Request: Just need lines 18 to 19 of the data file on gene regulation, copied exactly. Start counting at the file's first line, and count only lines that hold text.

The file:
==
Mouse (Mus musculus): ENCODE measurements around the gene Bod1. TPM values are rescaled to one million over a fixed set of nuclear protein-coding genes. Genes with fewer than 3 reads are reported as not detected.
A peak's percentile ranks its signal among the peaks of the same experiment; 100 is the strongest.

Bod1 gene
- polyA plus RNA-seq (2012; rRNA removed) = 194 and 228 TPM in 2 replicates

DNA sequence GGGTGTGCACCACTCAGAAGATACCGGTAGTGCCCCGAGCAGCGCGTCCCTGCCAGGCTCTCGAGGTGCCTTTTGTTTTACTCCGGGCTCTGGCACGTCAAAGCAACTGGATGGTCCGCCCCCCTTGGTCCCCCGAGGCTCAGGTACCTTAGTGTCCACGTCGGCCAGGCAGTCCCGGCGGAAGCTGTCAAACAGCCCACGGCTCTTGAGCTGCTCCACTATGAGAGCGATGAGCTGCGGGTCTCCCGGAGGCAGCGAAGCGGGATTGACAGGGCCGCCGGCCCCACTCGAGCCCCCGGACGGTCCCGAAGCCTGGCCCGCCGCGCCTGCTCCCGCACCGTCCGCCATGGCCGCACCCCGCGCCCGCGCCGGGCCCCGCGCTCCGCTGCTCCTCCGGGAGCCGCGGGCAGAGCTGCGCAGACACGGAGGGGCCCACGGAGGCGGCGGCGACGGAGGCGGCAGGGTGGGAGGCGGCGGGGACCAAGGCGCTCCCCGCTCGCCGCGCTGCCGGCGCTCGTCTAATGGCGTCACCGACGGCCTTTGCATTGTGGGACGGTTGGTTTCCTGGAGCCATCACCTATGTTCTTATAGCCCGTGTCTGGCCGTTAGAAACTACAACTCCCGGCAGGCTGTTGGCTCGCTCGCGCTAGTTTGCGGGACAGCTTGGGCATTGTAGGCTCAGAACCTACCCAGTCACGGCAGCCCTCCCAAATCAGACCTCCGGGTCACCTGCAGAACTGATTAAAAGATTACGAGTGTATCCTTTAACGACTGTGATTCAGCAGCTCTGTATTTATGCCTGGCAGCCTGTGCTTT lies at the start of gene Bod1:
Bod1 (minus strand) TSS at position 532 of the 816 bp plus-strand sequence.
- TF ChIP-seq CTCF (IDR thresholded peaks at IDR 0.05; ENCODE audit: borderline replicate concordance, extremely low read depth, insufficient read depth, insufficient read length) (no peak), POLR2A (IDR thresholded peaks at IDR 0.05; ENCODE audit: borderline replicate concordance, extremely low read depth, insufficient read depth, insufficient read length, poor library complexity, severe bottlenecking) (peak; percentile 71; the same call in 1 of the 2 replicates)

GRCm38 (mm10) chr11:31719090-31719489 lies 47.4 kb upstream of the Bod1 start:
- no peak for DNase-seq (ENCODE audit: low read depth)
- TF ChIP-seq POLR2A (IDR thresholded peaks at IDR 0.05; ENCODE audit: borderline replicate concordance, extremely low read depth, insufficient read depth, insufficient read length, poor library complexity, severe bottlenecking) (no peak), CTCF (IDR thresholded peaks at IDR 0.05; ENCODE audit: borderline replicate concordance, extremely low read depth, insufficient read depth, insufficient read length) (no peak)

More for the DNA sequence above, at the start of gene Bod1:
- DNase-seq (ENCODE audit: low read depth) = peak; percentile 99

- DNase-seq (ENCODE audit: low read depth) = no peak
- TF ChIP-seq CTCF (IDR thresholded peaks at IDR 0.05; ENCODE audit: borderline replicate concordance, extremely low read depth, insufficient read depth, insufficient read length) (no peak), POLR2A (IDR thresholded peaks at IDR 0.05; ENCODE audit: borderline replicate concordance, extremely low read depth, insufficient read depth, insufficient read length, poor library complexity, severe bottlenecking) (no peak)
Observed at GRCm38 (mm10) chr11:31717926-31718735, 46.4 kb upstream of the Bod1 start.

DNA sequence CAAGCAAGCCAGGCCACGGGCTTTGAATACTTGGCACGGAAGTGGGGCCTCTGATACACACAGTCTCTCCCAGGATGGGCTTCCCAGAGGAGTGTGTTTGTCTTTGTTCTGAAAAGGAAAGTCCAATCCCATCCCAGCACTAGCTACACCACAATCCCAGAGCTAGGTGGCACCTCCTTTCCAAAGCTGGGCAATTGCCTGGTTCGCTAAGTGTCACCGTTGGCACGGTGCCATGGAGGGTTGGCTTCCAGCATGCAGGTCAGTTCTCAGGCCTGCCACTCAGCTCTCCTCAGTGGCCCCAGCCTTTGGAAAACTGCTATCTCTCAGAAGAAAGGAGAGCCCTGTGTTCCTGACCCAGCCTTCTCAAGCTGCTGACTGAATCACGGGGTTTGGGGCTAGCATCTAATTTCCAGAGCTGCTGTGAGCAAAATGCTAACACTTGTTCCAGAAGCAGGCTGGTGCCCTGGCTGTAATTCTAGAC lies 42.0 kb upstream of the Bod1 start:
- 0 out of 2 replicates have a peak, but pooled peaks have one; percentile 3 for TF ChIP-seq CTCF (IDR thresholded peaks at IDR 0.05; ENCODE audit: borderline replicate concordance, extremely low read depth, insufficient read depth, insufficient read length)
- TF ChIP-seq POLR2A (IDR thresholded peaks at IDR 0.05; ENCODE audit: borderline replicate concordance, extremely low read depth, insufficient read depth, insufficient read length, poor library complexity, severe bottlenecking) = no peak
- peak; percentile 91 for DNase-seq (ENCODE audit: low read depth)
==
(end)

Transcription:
- TF ChIP-seq POLR2A (IDR thresholded peaks at IDR 0.05; ENCODE audit: borderline replicate concordance, extremely low read depth, insufficient read depth, insufficient read length, poor library complexity, severe bottlenecking) = no peak
- peak; percentile 91 for DNase-seq (ENCODE audit: low read depth)